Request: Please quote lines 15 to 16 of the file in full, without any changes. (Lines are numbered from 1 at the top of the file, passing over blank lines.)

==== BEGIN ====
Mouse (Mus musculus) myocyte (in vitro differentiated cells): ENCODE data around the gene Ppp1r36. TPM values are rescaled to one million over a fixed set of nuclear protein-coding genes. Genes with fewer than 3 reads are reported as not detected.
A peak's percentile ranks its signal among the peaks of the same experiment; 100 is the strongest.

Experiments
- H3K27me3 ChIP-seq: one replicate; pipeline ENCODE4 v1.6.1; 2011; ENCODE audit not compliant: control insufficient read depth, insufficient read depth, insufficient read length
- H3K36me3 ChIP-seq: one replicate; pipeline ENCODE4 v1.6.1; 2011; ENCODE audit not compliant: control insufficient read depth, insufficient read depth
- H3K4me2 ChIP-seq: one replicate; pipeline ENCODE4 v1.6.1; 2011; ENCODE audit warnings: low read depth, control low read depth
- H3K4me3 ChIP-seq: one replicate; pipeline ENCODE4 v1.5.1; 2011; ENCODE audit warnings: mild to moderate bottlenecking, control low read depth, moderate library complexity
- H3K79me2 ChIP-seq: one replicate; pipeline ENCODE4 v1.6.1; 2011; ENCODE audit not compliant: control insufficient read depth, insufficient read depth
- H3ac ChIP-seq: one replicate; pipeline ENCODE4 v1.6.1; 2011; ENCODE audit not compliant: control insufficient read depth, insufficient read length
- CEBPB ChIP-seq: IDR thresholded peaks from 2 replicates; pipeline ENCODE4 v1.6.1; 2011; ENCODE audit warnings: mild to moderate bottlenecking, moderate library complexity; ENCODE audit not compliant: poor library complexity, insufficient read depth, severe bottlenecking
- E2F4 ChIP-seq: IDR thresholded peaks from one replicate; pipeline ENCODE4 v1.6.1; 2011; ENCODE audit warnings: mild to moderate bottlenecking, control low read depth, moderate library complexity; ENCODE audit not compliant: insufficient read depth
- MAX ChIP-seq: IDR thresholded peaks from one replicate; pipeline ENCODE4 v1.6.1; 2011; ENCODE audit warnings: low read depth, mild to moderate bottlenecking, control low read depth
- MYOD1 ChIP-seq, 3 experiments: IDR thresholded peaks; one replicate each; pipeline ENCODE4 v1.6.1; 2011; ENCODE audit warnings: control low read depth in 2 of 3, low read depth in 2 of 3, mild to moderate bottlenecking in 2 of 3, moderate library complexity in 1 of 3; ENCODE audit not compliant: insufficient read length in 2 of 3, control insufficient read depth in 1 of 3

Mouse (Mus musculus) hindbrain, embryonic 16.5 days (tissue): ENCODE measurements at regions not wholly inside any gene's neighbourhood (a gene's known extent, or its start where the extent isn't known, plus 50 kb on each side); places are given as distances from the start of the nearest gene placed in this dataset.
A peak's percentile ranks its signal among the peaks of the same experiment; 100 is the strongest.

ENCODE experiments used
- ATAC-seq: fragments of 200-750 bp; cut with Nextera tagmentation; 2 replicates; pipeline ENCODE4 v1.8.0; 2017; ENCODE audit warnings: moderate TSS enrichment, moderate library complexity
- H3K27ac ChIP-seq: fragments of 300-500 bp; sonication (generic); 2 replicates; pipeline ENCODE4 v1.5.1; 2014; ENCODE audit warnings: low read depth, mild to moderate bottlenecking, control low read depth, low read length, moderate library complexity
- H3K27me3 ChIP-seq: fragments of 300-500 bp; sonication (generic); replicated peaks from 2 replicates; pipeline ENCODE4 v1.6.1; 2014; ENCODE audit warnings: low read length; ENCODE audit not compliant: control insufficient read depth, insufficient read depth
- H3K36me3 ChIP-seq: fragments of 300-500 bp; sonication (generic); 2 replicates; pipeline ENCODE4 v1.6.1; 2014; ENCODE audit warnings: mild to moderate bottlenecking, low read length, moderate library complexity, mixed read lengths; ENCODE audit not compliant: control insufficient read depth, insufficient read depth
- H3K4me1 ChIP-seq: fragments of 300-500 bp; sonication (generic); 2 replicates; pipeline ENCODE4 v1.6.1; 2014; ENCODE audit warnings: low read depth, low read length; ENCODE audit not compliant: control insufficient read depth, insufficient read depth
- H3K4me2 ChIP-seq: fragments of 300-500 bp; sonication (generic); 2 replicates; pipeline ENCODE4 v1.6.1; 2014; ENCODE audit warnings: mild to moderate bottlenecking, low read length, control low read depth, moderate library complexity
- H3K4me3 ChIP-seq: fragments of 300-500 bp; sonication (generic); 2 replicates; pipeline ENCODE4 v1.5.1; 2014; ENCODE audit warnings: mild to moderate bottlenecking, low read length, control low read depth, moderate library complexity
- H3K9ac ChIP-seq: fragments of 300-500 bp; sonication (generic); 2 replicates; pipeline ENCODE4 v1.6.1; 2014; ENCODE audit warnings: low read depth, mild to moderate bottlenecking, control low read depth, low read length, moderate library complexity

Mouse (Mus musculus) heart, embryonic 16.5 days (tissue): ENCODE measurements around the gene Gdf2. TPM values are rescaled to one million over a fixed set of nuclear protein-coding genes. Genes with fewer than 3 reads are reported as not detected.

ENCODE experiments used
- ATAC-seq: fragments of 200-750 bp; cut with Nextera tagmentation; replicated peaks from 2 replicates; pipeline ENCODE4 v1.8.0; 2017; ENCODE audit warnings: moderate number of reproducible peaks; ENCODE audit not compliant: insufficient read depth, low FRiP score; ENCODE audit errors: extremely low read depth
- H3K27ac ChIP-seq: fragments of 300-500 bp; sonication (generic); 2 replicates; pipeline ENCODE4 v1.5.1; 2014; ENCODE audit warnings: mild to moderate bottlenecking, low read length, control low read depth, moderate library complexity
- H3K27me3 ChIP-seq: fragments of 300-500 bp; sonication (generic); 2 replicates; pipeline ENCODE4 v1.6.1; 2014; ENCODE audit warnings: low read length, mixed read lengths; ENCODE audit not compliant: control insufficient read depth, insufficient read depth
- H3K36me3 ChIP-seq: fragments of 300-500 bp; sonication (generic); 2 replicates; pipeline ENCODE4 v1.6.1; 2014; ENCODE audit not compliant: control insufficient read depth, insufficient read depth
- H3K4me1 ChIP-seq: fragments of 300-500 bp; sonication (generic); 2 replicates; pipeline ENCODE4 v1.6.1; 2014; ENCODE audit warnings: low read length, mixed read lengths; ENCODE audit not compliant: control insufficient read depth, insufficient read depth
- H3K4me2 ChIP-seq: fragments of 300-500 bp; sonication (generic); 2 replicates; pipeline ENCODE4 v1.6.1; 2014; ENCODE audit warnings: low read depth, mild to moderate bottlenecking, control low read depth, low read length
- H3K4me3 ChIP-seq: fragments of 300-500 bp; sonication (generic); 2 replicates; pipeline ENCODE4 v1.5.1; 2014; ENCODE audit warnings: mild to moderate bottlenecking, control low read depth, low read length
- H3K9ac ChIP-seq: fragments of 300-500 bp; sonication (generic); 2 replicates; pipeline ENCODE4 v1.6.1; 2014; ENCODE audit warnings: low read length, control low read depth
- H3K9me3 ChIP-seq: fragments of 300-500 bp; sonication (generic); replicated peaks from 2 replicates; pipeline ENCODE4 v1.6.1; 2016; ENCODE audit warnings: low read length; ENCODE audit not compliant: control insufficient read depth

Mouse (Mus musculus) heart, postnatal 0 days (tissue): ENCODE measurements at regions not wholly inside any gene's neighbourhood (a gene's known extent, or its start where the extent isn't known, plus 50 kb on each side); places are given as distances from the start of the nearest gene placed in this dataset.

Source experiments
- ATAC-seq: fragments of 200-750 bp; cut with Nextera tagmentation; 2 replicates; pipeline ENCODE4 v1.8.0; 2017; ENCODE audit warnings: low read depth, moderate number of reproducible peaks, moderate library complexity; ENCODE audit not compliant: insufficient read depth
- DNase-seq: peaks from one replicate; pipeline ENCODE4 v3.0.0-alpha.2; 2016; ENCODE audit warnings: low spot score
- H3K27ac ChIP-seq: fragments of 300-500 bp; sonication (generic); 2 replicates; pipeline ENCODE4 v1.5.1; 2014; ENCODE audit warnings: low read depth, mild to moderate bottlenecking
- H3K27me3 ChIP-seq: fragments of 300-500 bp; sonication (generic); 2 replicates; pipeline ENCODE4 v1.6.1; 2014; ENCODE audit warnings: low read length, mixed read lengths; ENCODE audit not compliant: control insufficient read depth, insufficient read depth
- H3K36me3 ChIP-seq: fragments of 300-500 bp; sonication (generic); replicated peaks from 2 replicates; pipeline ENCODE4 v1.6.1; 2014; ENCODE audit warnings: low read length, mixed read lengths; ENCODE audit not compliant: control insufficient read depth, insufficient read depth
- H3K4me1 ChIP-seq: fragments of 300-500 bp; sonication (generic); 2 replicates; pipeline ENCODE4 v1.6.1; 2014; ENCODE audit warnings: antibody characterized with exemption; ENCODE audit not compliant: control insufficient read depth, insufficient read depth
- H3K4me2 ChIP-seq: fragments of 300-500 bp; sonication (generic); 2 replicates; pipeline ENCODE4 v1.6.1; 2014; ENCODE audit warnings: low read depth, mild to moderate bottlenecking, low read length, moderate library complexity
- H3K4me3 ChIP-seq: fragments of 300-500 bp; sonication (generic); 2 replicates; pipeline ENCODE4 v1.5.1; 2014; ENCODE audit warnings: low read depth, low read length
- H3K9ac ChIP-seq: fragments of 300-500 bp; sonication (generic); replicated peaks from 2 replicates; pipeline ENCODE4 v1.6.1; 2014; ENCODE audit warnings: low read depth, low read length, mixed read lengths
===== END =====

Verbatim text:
A peak's percentile ranks its signal among the peaks of the same experiment; 100 is the strongest.

ENCODE experiments used